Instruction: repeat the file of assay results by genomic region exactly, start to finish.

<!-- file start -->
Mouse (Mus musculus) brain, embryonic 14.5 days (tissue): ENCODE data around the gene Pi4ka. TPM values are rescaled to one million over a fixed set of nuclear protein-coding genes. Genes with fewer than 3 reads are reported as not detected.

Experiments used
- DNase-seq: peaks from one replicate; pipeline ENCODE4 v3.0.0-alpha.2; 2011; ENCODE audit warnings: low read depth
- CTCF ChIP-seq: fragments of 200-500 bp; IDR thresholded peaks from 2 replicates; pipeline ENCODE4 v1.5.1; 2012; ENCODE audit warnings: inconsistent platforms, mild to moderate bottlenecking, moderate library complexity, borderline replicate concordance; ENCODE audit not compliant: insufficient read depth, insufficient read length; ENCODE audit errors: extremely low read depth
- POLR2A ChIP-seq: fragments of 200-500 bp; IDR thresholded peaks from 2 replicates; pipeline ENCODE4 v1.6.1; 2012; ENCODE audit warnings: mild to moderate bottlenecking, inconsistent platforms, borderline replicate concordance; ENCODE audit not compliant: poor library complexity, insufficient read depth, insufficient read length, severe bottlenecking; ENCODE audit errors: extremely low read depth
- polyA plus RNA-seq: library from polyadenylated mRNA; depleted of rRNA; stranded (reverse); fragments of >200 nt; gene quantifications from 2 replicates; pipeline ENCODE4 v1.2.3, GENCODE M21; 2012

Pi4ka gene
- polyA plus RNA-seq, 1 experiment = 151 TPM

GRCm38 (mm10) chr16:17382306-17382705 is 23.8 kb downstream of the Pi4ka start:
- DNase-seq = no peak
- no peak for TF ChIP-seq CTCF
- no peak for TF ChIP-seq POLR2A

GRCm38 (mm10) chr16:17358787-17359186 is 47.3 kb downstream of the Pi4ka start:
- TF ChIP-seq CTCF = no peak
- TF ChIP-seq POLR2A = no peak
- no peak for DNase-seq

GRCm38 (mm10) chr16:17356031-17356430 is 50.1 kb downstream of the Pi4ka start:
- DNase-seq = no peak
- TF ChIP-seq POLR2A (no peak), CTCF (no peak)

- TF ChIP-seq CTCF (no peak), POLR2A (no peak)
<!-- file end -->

Mouse (Mus musculus) brain, embryonic 14.5 days (tissue): ENCODE data around the gene Pi4ka. TPM values are rescaled to one million over a fixed set of nuclear protein-coding genes. Genes with fewer than 3 reads are reported as not detected.

Experiments used
- DNase-seq: peaks from one replicate; pipeline ENCODE4 v3.0.0-alpha.2; 2011; ENCODE audit warnings: low read depth
- CTCF ChIP-seq: fragments of 200-500 bp; IDR thresholded peaks from 2 replicates; pipeline ENCODE4 v1.5.1; 2012; ENCODE audit warnings: inconsistent platforms, mild to moderate bottlenecking, moderate library complexity, borderline replicate concordance; ENCODE audit not compliant: insufficient read depth, insufficient read length; ENCODE audit errors: extremely low read depth
- POLR2A ChIP-seq: fragments of 200-500 bp; IDR thresholded peaks from 2 replicates; pipeline ENCODE4 v1.6.1; 2012; ENCODE audit warnings: mild to moderate bottlenecking, inconsistent platforms, borderline replicate concordance; ENCODE audit not compliant: poor library complexity, insufficient read depth, insufficient read length, severe bottlenecking; ENCODE audit errors: extremely low read depth
- polyA plus RNA-seq: library from polyadenylated mRNA; depleted of rRNA; stranded (reverse); fragments of >200 nt; gene quantifications from 2 replicates; pipeline ENCODE4 v1.2.3, GENCODE M21; 2012

Pi4ka gene
- polyA plus RNA-seq, 1 experiment = 151 TPM

GRCm38 (mm10) chr16:17382306-17382705 is 23.8 kb downstream of the Pi4ka start:
- DNase-seq = no peak
- no peak for TF ChIP-seq CTCF
- no peak for TF ChIP-seq POLR2A

GRCm38 (mm10) chr16:17358787-17359186 is 47.3 kb downstream of the Pi4ka start:
- TF ChIP-seq CTCF = no peak
- TF ChIP-seq POLR2A = no peak
- no peak for DNase-seq

GRCm38 (mm10) chr16:17356031-17356430 is 50.1 kb downstream of the Pi4ka start:
- DNase-seq = no peak
- TF ChIP-seq POLR2A (no peak), CTCF (no peak)

- TF ChIP-seq CTCF (no peak), POLR2A (no peak)